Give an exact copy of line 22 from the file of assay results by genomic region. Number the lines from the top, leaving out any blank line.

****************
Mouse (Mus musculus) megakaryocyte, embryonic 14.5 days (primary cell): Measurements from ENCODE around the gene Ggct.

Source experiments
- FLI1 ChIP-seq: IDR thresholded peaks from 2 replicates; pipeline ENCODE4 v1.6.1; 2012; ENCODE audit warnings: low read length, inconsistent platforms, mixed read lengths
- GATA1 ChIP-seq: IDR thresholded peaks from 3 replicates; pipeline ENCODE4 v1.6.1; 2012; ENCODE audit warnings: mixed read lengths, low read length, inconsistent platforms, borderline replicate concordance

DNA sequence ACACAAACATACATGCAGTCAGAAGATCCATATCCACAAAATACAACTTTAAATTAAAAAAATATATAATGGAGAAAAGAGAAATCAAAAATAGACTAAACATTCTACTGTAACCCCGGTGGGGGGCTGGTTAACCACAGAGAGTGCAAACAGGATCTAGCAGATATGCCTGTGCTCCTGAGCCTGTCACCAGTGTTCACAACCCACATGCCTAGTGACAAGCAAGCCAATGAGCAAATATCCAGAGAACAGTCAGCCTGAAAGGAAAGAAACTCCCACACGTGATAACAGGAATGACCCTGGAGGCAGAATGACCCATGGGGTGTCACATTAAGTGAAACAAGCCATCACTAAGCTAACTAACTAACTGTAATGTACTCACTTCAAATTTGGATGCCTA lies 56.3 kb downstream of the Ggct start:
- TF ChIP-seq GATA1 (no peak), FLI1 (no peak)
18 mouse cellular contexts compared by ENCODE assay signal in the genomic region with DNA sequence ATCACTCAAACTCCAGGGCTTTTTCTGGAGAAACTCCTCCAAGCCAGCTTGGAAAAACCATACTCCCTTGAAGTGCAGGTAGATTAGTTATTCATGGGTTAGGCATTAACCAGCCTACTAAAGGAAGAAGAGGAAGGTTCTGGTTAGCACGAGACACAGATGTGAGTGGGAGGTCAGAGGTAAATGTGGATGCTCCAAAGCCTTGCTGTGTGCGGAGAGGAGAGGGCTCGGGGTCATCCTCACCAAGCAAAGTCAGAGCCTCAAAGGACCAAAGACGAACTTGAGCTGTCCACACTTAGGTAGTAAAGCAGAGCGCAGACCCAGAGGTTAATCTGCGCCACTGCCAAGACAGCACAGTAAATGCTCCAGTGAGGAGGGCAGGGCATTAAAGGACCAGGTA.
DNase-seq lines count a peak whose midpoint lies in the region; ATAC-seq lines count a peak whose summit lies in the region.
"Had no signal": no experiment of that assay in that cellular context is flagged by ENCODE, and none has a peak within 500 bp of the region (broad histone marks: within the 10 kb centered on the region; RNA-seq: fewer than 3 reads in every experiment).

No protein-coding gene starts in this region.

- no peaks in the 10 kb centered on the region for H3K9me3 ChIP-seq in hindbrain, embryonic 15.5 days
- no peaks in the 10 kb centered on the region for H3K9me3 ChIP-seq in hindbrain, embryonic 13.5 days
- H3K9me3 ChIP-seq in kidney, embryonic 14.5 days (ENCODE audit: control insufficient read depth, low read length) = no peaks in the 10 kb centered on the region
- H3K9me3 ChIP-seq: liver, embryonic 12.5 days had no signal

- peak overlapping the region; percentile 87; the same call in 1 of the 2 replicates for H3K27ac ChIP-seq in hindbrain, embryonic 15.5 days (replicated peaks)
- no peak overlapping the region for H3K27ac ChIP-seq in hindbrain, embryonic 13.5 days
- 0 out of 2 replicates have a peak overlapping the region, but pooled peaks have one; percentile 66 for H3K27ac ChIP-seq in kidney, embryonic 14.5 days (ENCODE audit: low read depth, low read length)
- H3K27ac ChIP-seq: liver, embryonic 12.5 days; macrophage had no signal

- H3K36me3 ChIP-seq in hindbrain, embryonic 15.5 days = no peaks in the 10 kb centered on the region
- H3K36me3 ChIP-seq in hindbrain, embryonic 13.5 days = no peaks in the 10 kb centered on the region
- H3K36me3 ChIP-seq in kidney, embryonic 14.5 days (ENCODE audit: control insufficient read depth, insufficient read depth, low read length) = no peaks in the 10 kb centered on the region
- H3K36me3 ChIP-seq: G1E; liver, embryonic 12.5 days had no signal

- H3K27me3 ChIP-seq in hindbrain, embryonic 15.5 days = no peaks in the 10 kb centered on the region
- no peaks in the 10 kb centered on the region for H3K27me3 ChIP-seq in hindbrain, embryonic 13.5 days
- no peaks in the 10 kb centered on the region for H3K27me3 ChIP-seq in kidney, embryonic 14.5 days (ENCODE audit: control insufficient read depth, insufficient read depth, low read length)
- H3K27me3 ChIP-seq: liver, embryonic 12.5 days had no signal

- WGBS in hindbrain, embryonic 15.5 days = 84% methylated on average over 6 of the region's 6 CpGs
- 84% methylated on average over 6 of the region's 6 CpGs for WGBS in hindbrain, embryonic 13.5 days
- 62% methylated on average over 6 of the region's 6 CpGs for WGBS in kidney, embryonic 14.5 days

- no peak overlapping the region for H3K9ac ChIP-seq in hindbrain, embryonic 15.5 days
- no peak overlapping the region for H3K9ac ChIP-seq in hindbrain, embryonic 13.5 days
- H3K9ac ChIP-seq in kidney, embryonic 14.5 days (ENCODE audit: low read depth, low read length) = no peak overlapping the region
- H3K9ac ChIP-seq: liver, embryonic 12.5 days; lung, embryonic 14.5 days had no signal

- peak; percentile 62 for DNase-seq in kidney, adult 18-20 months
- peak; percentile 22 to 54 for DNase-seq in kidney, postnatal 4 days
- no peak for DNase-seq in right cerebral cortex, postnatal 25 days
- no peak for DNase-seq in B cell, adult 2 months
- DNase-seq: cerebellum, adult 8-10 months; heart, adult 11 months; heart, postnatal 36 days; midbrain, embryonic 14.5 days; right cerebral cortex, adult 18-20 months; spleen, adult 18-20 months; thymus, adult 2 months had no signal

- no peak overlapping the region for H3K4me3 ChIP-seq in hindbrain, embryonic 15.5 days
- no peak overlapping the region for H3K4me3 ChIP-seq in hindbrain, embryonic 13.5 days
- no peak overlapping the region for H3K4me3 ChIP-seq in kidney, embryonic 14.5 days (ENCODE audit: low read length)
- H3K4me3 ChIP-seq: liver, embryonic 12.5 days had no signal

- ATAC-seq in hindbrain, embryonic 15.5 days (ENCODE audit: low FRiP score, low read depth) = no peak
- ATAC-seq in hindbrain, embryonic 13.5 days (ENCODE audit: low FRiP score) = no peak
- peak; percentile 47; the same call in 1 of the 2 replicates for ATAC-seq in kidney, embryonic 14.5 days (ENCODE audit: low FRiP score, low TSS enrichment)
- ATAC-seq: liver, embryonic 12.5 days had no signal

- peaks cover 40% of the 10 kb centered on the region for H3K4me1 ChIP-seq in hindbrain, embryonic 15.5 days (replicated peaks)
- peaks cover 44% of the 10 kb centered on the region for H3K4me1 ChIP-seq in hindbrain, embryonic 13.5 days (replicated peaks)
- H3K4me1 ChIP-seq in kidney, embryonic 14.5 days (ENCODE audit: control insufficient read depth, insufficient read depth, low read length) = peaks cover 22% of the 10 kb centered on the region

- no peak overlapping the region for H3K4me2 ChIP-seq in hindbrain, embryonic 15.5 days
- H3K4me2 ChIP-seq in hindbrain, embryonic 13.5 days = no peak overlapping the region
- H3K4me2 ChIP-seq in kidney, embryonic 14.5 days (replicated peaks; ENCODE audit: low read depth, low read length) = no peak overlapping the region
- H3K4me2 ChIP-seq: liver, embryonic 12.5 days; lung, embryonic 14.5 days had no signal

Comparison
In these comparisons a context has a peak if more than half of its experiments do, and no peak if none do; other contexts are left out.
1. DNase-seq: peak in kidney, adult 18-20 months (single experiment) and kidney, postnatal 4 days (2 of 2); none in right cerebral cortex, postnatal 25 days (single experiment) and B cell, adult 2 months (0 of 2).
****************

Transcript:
- H3K36me3 ChIP-seq: G1E; liver, embryonic 12.5 days had no signal